Is hybrid working beneficial for employee wellbeing?
October 9 2023Read more
World Menopause Day is observed on October 18 every year to raise awareness about the impact the condition has on the lives of women around the world. Despite affecting about half of the world’s population, menopause isn’t talked about as much as it should be. The purpose of the day is to raise awareness of menopause and the support options available for improving health and wellbeing.
Menopause is when an individual stops having periods due to the lower levels of hormone production in the body. This affects every person who has a period and the official diagnosis is the absence of a period for 12 months.
Prior to this, individuals experience perimenopause which is the process of the ovaries starting to lose the ability to produce estrogen, the preliminary stage of menopause. Postmenopausal is the final phase which occurs after menopause and lasts the remainder of the person’s life.
Menopause is mostly known by its physical symptoms such as dizzy spells, joint pain, and lack of periods. However, there can be some difficult and draining mental and emotional effects that are not always highlighted.
Some of these symptoms include anxiety, mood swings, forgetfulness and low mood which can be debilitating, especially for people still in the workplace. The considerable shift in hormone levels can vastly affect mental well-being and result in feelings of low mood, depression, low self-esteem, and anxiety.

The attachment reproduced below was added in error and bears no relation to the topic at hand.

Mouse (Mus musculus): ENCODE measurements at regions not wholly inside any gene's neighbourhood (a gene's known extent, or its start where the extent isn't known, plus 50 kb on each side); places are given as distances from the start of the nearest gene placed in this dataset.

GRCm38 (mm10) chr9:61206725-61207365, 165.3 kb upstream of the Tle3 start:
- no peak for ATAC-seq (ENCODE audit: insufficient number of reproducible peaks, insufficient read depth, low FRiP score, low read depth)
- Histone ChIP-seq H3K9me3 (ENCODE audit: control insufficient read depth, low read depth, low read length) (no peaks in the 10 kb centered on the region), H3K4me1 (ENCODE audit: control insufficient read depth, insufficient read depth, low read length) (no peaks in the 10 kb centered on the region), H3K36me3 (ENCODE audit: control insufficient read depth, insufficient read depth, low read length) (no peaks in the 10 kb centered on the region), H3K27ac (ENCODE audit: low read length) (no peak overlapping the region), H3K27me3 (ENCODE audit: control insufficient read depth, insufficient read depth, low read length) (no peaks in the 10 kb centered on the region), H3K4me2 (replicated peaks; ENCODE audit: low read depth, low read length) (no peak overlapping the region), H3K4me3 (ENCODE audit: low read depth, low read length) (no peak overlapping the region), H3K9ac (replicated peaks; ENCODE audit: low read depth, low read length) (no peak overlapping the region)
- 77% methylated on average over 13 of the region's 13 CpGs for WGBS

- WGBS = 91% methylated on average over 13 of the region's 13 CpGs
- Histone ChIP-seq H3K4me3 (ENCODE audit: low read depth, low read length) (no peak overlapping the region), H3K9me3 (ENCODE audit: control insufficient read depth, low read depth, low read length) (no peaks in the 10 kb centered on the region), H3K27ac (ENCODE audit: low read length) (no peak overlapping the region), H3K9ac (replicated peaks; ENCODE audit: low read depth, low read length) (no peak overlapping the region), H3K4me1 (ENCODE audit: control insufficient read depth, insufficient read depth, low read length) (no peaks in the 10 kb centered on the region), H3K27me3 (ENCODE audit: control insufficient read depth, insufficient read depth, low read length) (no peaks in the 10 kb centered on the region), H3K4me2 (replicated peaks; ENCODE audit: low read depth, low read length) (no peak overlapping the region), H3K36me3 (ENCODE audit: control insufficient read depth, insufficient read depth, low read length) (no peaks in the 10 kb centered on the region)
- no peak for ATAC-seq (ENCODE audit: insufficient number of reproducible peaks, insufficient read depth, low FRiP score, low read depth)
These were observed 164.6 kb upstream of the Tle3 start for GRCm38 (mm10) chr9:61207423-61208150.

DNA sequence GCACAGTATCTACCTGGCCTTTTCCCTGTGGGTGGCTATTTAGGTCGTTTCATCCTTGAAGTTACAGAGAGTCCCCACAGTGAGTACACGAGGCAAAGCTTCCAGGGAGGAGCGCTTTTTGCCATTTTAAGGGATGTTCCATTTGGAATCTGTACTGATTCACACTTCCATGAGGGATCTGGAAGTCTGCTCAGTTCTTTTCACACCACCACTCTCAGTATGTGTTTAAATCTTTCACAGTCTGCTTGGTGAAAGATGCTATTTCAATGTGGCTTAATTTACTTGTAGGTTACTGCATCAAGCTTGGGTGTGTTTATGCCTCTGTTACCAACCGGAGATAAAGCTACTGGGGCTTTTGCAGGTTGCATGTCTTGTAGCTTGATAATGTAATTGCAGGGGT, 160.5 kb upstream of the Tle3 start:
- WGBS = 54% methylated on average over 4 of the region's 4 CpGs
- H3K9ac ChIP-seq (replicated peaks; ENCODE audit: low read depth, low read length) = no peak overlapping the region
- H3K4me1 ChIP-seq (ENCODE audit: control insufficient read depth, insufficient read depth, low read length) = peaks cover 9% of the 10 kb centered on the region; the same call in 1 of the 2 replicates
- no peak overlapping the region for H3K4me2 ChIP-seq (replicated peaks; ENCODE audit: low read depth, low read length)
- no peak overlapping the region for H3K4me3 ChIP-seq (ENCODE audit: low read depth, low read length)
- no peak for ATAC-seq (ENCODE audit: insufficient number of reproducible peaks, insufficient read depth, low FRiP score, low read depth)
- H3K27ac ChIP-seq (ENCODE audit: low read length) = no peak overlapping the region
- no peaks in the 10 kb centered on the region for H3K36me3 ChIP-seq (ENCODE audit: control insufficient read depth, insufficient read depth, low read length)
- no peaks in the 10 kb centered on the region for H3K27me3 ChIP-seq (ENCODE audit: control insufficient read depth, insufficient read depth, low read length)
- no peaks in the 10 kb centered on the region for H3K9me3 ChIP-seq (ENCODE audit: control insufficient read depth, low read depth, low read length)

Individuals who have never experienced mental health disorders previously can suddenly feel overwhelmed by a new well-being issue, such as anxiety or depression.
One of the biggest challenges in hormone levels decreasing during the menopause is the ability to sleep. This has a detrimental effect on mental well-being. Sleep is incredibly important for brain function and helps maintain cognitive skills. Lack of sleep, caused by menopause, can create, or exacerbate mental health issues.
Watch our "Dealing with the Menopause" podcast episode.
Menopause affects many individuals in many different ways, especially in the workplace. As of 2020, there are 9.3 million people ages 50-64 working in the UK, meaning that more people within that age range are in employment and dealing with menopause at work.
Coping with the added mental and physical pressures of menopause in the workplace means there should be fair and reasonable adjustments.
It is important for employees to feel as though they can talk to a trusted manager about the challenges they face in the workplace with menopause so those adjustments are made.
Coping with menopause can be a stressful time and comes with many changes physically and mentally. Looking after your mental well-being is key for individuals dealing with this change in life.
Here are some handy tips on how to manage the symptoms:
We are here to help.
Health Assured delivers a 5-week online menopause programme advising and assisting you on things like managing symptoms, self-care and identifying triggers to help you along the menopause stages.
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